The second factor to consider in determining to voluntarily provide a blood or breath sample when requested by an officer is if the officer will obtain a warrant for your blood if you refuse to voluntarily provide a sample. In Texas, an officer is able to obtain a warrant for a sample of your blood if the officer has probable cause to believe you are operating a motor vehicle in a public place while intoxicated. In the modern age of technology, it is not very difficult for an officer to obtain a warrant. For example, in Nueces County, as well as many other counties throughout Texas, there are magistrates who are available to sign search warrants for officers to obtain a blood sample 24 hours a day. In Nueces County, and numerous other counties in Texas, it is common practice for the officer to obtain a search warrant for a blood sample when the officer has probable cause to believe the individual is operating a motor vehicle while intoxicated.

Type of sample being requested

After making the decision to arrest an individual for Driving While Intoxicated the officer will request either a blood or breath sample from the individual. Over the years, I have found juries do not trust the results of a breath test machine as much as they trust the results of a blood test.


My Recommendations
Now that we have discussed the factors to consider when deciding to voluntarily provide a sample after being arrested for DWI, it is important to come up with a way to make your decision when you are being requested to provide a sample. In my opinion, the main factor to consider when determining to provide a blood or breath specimen by an arresting officer is whether the officer will obtain a warrant for a blood sample if you refuse.
If the officer is going to obtain a warrant, then you will face harsher license suspension consequences if you refuse to provide the sample and the officer will still obtain the sample, so you should voluntarily provide the sample. Also, if the officer is requesting a sample of your breath and will obtain a warrant for your blood, juries tend not to trust breath samples as much as blood samples, and I often use that bias as an advantage when defending my client at trial.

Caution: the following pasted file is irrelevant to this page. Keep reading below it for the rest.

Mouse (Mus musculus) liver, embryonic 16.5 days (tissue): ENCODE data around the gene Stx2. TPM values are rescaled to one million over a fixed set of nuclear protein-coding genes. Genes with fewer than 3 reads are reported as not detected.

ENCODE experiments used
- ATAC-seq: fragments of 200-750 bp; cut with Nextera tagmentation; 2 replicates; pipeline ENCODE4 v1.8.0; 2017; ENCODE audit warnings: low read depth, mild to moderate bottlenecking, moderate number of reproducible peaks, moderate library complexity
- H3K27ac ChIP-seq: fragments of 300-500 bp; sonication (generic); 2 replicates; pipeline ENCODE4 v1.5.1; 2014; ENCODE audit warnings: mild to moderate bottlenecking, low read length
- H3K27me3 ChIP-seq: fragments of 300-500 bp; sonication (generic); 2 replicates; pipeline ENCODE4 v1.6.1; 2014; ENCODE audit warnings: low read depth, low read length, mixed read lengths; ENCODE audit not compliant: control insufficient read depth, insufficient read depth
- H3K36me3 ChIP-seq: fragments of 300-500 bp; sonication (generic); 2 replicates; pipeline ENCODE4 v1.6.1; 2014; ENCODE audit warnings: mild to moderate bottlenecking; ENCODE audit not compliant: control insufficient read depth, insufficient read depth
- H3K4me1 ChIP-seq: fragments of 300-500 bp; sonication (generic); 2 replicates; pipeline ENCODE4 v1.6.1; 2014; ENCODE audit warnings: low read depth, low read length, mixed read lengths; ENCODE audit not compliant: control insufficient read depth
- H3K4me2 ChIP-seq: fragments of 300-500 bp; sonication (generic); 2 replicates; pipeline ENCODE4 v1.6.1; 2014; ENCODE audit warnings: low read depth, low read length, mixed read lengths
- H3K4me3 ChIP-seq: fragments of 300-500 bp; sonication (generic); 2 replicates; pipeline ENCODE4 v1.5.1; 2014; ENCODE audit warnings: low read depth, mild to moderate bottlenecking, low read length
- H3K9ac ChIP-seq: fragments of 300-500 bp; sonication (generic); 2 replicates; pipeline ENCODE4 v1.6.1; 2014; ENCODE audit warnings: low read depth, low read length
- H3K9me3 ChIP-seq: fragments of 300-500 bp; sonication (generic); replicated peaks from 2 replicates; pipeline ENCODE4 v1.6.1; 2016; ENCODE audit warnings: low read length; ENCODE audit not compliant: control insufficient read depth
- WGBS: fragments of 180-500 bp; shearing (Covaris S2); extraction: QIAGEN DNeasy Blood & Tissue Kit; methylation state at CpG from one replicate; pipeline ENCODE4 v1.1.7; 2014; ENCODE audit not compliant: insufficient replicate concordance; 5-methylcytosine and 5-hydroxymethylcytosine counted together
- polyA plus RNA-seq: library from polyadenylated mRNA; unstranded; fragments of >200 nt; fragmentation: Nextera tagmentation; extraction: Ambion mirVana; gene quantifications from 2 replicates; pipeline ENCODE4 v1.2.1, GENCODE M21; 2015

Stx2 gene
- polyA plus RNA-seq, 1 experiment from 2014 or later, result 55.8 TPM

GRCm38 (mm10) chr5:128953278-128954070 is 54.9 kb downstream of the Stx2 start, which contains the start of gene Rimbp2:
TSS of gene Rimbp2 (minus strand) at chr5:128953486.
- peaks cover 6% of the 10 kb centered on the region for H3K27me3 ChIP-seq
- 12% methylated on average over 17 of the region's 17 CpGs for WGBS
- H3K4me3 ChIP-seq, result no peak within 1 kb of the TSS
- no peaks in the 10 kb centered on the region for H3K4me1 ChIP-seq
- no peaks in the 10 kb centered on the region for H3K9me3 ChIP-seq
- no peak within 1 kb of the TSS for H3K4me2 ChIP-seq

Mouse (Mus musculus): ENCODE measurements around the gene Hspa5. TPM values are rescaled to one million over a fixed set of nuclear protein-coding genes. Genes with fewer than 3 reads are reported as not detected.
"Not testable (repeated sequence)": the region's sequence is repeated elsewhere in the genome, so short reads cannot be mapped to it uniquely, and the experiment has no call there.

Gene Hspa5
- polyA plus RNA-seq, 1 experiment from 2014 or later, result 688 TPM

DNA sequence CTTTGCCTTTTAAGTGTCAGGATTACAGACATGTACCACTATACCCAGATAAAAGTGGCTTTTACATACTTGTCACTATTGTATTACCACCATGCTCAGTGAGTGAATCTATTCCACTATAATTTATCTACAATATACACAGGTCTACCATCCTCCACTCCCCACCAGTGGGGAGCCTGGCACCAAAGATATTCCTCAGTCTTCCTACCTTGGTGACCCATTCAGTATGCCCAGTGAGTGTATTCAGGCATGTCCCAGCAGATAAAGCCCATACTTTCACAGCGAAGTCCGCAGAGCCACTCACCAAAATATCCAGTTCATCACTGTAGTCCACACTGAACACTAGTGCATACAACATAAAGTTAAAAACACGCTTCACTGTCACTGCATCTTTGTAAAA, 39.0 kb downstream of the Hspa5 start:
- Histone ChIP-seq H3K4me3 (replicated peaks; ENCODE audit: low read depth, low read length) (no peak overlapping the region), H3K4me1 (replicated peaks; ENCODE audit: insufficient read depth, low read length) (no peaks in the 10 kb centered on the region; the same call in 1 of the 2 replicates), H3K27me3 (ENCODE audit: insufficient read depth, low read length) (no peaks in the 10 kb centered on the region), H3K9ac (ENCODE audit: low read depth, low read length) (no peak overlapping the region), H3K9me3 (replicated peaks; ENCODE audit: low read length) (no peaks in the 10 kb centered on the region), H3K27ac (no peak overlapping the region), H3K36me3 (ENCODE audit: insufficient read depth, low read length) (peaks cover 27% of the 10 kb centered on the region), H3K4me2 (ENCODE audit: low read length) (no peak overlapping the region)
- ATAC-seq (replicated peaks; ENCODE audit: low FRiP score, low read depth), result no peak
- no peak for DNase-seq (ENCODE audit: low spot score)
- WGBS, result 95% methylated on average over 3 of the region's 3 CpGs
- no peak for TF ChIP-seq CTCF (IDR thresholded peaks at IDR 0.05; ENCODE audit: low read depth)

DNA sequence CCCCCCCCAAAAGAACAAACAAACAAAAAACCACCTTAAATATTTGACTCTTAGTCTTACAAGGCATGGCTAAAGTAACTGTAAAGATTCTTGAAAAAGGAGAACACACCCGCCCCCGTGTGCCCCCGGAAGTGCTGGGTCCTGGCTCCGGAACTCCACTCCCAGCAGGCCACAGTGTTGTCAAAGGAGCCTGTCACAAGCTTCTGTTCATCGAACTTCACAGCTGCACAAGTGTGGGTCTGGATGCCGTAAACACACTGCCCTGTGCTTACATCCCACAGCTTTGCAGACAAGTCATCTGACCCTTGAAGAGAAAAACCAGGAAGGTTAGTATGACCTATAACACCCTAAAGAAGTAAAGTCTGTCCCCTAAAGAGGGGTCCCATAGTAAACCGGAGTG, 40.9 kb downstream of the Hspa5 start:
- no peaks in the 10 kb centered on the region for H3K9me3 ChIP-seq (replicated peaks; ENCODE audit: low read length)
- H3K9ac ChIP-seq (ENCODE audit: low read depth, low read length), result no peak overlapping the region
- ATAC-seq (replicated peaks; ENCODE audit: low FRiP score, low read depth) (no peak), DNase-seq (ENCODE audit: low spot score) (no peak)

If the officer will not be obtaining a sample of your blood if you refuse to provide a breath or blood sample, then I advise not to voluntarily provide another piece of evidence the state may use to convict you at trial.
If you do not know if the officer will obtain a warrant when you are being requested to voluntarily provide a sample, you should not be afraid to ask the officer. If you ask the officer if he or she will obtain a warrant if you refuse, the officer will have to make a decision. The officer will have to decide to answer your question honestly, not answer your question or answer your question dishonestly. If the officer answers the question honestly you can make an informed decision. If the officer chooses not to answer the question or dishonestly answer your question, it will appear that the officer is not providing you with a fair opportunity to make an informed decision. I have often found officers will either answer the question honestly or try not to answer the question. When the officer chooses not to answer the question, I have been able to argue in court the officer is not providing my client a fair opportunity to make an informed decision and I have found it is a good way to score points for my client at trial.

I hope you have found this article to be helpful in making an informed decision to voluntarily provide a breath or blood specimen if you are ever arrested for DWI in Texas. In the event you have been arrested for Driving While Intoxicated in Texas, and wish to discuss your case with me, feel free to call my office at 361-882-7788 and I will be happy to schedule an initial strategy session with you.